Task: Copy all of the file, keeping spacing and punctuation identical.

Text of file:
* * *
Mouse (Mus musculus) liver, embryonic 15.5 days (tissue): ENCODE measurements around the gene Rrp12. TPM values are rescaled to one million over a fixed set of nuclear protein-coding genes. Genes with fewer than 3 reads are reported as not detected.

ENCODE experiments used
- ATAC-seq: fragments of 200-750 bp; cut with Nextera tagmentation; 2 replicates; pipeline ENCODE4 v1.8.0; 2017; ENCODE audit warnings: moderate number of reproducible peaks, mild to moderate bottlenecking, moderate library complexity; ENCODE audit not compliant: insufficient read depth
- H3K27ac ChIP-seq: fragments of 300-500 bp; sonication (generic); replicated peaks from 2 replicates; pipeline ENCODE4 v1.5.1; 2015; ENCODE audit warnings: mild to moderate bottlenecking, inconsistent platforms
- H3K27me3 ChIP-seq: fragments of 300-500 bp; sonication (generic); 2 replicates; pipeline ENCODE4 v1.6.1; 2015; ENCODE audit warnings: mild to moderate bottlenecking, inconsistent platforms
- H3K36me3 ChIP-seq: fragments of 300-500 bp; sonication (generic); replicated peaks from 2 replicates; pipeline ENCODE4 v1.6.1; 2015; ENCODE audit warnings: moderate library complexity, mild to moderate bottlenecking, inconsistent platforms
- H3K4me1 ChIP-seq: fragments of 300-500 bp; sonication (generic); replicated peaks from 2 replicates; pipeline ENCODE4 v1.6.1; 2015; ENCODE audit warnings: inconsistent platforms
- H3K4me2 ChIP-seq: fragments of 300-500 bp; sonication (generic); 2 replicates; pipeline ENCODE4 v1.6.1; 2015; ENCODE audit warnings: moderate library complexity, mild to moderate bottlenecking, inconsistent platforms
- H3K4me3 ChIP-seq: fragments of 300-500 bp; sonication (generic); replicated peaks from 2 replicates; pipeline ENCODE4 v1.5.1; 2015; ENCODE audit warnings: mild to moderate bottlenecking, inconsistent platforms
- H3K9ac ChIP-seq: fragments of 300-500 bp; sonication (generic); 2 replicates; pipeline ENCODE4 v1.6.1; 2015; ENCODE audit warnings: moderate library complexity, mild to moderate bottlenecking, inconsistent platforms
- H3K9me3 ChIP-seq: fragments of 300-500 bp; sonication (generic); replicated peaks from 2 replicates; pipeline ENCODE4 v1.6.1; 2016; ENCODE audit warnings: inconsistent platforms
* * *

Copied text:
Mouse (Mus musculus) liver, embryonic 15.5 days (tissue): ENCODE measurements around the gene Rrp12. TPM values are rescaled to one million over a fixed set of nuclear protein-coding genes. Genes with fewer than 3 reads are reported as not detected.

ENCODE experiments used
- ATAC-seq: fragments of 200-750 bp; cut with Nextera tagmentation; 2 replicates; pipeline ENCODE4 v1.8.0; 2017; ENCODE audit warnings: moderate number of reproducible peaks, mild to moderate bottlenecking, moderate library complexity; ENCODE audit not compliant: insufficient read depth
- H3K27ac ChIP-seq: fragments of 300-500 bp; sonication (generic); replicated peaks from 2 replicates; pipeline ENCODE4 v1.5.1; 2015; ENCODE audit warnings: mild to moderate bottlenecking, inconsistent platforms
- H3K27me3 ChIP-seq: fragments of 300-500 bp; sonication (generic); 2 replicates; pipeline ENCODE4 v1.6.1; 2015; ENCODE audit warnings: mild to moderate bottlenecking, inconsistent platforms
- H3K36me3 ChIP-seq: fragments of 300-500 bp; sonication (generic); replicated peaks from 2 replicates; pipeline ENCODE4 v1.6.1; 2015; ENCODE audit warnings: moderate library complexity, mild to moderate bottlenecking, inconsistent platforms
- H3K4me1 ChIP-seq: fragments of 300-500 bp; sonication (generic); replicated peaks from 2 replicates; pipeline ENCODE4 v1.6.1; 2015; ENCODE audit warnings: inconsistent platforms
- H3K4me2 ChIP-seq: fragments of 300-500 bp; sonication (generic); 2 replicates; pipeline ENCODE4 v1.6.1; 2015; ENCODE audit warnings: moderate library complexity, mild to moderate bottlenecking, inconsistent platforms
- H3K4me3 ChIP-seq: fragments of 300-500 bp; sonication (generic); replicated peaks from 2 replicates; pipeline ENCODE4 v1.5.1; 2015; ENCODE audit warnings: mild to moderate bottlenecking, inconsistent platforms
- H3K9ac ChIP-seq: fragments of 300-500 bp; sonication (generic); 2 replicates; pipeline ENCODE4 v1.6.1; 2015; ENCODE audit warnings: moderate library complexity, mild to moderate bottlenecking, inconsistent platforms
- H3K9me3 ChIP-seq: fragments of 300-500 bp; sonication (generic); replicated peaks from 2 replicates; pipeline ENCODE4 v1.6.1; 2016; ENCODE audit warnings: inconsistent platforms